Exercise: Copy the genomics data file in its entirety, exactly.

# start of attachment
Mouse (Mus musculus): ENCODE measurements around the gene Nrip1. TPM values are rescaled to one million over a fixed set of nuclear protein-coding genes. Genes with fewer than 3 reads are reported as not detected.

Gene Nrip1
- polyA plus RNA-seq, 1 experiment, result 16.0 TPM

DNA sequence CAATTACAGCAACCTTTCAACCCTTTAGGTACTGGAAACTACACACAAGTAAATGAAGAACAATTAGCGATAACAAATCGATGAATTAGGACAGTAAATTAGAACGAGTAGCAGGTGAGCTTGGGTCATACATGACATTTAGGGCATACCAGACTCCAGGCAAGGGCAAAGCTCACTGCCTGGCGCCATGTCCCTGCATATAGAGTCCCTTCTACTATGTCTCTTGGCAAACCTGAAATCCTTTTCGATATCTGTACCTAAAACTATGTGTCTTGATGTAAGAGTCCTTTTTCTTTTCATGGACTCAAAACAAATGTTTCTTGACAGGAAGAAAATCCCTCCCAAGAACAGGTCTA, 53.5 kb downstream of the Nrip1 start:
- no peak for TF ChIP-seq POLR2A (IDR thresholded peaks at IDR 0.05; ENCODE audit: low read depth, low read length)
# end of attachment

Mouse (Mus musculus): ENCODE measurements around the gene Nrip1. TPM values are rescaled to one million over a fixed set of nuclear protein-coding genes. Genes with fewer than 3 reads are reported as not detected.

Gene Nrip1
- polyA plus RNA-seq, 1 experiment, result 16.0 TPM

DNA sequence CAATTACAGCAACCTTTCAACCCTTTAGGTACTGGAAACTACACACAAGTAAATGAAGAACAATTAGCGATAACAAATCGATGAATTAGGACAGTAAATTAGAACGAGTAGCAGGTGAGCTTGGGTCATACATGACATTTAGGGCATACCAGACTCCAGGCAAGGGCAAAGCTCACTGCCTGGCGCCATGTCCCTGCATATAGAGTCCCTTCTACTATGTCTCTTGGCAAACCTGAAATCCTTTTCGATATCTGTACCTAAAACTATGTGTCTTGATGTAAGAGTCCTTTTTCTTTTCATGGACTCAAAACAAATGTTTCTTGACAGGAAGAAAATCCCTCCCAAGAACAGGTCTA, 53.5 kb downstream of the Nrip1 start:
- no peak for TF ChIP-seq POLR2A (IDR thresholded peaks at IDR 0.05; ENCODE audit: low read depth, low read length)